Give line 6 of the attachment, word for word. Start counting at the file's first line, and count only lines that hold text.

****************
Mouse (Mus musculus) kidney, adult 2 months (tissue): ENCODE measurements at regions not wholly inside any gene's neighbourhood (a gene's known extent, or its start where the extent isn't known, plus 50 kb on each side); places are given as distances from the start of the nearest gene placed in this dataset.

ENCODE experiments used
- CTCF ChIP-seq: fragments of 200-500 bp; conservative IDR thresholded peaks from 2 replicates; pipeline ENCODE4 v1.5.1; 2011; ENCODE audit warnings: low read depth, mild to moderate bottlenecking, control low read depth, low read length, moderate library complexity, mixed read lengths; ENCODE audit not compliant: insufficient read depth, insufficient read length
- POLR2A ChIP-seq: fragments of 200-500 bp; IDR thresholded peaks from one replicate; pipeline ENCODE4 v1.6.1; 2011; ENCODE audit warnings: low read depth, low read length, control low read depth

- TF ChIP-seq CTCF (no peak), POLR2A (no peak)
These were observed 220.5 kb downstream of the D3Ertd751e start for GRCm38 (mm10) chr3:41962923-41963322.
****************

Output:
These were observed 220.5 kb downstream of the D3Ertd751e start for GRCm38 (mm10) chr3:41962923-41963322.